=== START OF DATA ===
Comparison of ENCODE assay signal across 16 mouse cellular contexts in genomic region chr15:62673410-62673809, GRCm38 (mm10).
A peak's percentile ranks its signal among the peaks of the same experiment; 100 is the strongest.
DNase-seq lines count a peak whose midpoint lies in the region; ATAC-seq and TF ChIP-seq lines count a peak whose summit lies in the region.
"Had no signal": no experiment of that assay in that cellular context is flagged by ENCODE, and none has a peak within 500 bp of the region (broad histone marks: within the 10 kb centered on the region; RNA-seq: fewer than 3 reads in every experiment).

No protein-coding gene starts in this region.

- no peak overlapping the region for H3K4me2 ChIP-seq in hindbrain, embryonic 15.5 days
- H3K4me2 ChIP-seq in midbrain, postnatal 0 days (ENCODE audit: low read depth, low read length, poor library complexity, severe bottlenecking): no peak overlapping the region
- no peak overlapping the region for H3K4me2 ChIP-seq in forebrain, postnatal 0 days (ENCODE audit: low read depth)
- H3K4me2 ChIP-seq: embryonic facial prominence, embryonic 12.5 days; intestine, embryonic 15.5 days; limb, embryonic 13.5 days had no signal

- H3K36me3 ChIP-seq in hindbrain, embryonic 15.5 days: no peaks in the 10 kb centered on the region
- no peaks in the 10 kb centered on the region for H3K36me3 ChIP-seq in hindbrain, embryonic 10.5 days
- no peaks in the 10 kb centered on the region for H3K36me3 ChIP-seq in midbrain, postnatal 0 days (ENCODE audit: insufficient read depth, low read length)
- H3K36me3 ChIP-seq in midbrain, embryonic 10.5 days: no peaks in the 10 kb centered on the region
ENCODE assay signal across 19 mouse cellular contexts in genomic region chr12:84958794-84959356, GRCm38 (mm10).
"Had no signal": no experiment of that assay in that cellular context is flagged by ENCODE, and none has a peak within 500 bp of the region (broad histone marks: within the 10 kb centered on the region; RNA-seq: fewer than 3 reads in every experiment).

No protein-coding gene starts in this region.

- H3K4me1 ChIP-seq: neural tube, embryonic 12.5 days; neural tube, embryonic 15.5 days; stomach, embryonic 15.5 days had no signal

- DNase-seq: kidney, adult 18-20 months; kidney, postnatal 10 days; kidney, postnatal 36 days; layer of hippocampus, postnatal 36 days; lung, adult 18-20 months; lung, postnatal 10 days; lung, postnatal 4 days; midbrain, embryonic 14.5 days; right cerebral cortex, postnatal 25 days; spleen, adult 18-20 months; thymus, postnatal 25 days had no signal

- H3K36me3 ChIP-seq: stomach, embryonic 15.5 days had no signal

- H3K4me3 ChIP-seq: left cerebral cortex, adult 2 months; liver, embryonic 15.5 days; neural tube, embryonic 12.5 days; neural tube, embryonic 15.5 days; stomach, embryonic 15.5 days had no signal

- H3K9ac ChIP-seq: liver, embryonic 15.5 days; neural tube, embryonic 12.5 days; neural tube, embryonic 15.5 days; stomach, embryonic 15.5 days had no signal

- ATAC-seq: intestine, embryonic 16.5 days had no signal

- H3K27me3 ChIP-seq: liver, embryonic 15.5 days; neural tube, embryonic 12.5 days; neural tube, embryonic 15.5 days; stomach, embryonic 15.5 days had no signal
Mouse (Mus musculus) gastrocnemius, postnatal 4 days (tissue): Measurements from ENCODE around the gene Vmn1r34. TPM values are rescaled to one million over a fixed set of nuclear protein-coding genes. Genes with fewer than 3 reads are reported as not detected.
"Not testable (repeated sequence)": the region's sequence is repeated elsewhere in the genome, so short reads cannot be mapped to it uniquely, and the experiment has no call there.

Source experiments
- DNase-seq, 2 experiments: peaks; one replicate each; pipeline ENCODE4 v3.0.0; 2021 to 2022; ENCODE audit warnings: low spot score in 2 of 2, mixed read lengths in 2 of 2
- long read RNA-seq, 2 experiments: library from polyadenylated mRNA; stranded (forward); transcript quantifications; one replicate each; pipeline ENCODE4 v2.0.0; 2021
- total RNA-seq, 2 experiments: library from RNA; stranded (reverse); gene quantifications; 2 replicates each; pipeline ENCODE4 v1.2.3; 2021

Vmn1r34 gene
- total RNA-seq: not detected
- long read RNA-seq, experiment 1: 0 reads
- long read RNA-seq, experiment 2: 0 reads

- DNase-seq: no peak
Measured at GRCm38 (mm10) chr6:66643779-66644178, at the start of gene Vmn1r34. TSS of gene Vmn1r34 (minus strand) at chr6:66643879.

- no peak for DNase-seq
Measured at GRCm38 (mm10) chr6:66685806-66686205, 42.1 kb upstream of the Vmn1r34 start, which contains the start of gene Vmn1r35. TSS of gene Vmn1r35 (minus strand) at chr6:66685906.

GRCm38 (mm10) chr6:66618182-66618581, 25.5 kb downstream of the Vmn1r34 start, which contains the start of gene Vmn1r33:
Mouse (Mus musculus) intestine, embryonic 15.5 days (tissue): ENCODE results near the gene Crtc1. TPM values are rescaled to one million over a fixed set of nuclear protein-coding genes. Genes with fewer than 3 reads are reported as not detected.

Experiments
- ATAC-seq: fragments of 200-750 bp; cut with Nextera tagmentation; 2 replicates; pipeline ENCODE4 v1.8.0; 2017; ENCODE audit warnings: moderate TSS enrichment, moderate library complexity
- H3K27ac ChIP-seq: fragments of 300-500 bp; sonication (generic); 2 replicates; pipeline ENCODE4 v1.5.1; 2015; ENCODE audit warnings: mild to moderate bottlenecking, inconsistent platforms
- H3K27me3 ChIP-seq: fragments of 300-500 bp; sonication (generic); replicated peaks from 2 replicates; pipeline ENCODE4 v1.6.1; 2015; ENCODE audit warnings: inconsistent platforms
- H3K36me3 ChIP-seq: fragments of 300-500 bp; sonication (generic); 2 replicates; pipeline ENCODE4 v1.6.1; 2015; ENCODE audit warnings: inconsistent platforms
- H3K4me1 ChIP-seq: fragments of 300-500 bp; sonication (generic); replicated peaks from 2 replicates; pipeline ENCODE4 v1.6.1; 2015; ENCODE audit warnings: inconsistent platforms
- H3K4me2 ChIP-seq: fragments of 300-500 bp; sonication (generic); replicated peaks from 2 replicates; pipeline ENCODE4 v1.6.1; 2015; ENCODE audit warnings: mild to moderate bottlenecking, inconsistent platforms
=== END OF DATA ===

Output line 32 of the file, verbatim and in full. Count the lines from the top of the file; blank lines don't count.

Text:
- long read RNA-seq, experiment 1: 0 reads